An incisive tribute to one of Britain’s most powerful and influential monarchs ever.
Queen of Great Britain and sovereign of an empire on which the sun never set, Victoria ruled for an unprecedented 64 years—a record only surpassed by Queen Elizabeth in 2015. With more than 200 photographs, Victoria provides an illuminating overview of her life and reign, exploring her happy marriage to Prince Albert of Saxe-Coburg, her subsequent friendship with the ghillie John Brown, and her Gold and Diamond Jubilees. Deborah Jaffé looks at every aspect of a remarkable era, including its politics, art, science, and society, and shows why, over a century after her death, Victoria’s influence endures today.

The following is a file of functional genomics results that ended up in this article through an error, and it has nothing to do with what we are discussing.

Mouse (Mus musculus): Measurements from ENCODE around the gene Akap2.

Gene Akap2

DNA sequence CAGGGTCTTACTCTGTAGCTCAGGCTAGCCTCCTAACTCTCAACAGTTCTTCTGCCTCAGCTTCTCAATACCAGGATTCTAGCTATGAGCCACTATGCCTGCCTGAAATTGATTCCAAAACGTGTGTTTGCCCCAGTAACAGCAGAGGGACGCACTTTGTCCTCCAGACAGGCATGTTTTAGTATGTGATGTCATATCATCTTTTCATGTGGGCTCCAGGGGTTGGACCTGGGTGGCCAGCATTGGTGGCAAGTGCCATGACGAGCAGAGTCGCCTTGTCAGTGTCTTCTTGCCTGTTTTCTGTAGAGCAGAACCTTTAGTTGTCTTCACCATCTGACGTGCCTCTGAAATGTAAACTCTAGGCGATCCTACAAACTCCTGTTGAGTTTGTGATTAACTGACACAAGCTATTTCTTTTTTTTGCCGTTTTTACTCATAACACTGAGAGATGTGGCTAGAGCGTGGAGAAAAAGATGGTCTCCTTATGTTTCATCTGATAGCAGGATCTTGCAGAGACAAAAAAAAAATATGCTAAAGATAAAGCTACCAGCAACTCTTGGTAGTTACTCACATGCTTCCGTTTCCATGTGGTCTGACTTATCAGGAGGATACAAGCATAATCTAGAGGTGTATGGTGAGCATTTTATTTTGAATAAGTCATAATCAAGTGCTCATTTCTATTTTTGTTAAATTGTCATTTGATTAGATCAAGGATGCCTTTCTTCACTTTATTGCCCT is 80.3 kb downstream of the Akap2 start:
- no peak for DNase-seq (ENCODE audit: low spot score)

There are very few people who don’t know who Queen Victoria is and she has been the subjects of many books. I suspect many more books will be written about her. “Victoria: A Celebration of a Queen and her Glorious Reign” is rather thin for a full biography on the Queen. It starts off well enough, but it’s all rather superficial. However, the design and layout of the book is gorgeous, though perhaps a bit more attention could have spent on the text around photos as the layout sometimes leads to unnecessary spacing in the text. Furthermore, I have found several mistakes in the text, such as “Rumania” (Romania), “Prince Adolphus of Schauraburg-Lippe” (Prince Adolf of Schaumburg-Lippe) and “Helen of Waldeck-Pyrmont” (Helena). Queen Victoria’s daughter is described as marrying Crown Prince Frederick William Prussia, but her husband did not become Crown Prince until three years after their wedding. Also, a certain Sandro (Prince Alexander of Battenberg) apparently fell in love with “the Crown Princess Victoria of Prussia, Vicky’s daughter”. I must have read that sentence ten times, but I think they mean Princess Viktoria of Prussia, who was the daughter of the then Crown Princess of Prussia.